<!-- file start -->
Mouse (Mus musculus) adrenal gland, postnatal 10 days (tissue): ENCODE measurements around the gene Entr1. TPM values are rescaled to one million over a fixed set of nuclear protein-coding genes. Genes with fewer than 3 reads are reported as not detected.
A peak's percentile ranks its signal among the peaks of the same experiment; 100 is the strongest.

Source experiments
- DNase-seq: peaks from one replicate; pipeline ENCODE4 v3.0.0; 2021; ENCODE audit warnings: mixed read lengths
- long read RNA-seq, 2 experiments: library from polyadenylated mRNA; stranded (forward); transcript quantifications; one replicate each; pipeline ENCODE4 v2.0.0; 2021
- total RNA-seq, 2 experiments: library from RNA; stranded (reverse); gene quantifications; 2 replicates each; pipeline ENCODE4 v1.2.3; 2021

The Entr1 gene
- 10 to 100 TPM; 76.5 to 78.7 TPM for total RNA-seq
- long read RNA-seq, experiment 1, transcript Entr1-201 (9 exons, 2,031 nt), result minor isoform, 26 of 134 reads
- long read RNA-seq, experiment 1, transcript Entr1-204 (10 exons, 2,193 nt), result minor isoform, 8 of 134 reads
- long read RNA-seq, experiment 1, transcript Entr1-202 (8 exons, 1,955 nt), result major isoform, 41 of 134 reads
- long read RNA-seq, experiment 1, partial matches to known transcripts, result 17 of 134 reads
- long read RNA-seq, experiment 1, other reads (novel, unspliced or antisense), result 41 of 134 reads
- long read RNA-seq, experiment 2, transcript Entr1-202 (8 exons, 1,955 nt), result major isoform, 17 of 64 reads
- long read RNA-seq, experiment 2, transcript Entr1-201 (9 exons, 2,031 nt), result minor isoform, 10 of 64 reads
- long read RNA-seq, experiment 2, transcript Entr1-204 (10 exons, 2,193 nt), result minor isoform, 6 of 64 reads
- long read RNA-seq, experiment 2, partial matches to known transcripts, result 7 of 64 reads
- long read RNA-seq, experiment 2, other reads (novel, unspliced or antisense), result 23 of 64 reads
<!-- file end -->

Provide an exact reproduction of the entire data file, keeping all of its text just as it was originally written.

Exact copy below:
Mouse (Mus musculus) adrenal gland, postnatal 10 days (tissue): ENCODE measurements around the gene Entr1. TPM values are rescaled to one million over a fixed set of nuclear protein-coding genes. Genes with fewer than 3 reads are reported as not detected.
A peak's percentile ranks its signal among the peaks of the same experiment; 100 is the strongest.

Source experiments
- DNase-seq: peaks from one replicate; pipeline ENCODE4 v3.0.0; 2021; ENCODE audit warnings: mixed read lengths
- long read RNA-seq, 2 experiments: library from polyadenylated mRNA; stranded (forward); transcript quantifications; one replicate each; pipeline ENCODE4 v2.0.0; 2021
- total RNA-seq, 2 experiments: library from RNA; stranded (reverse); gene quantifications; 2 replicates each; pipeline ENCODE4 v1.2.3; 2021

The Entr1 gene
- 10 to 100 TPM; 76.5 to 78.7 TPM for total RNA-seq
- long read RNA-seq, experiment 1, transcript Entr1-201 (9 exons, 2,031 nt), result minor isoform, 26 of 134 reads
- long read RNA-seq, experiment 1, transcript Entr1-204 (10 exons, 2,193 nt), result minor isoform, 8 of 134 reads
- long read RNA-seq, experiment 1, transcript Entr1-202 (8 exons, 1,955 nt), result major isoform, 41 of 134 reads
- long read RNA-seq, experiment 1, partial matches to known transcripts, result 17 of 134 reads
- long read RNA-seq, experiment 1, other reads (novel, unspliced or antisense), result 41 of 134 reads
- long read RNA-seq, experiment 2, transcript Entr1-202 (8 exons, 1,955 nt), result major isoform, 17 of 64 reads
- long read RNA-seq, experiment 2, transcript Entr1-201 (9 exons, 2,031 nt), result minor isoform, 10 of 64 reads
- long read RNA-seq, experiment 2, transcript Entr1-204 (10 exons, 2,193 nt), result minor isoform, 6 of 64 reads
- long read RNA-seq, experiment 2, partial matches to known transcripts, result 7 of 64 reads
- long read RNA-seq, experiment 2, other reads (novel, unspliced or antisense), result 23 of 64 reads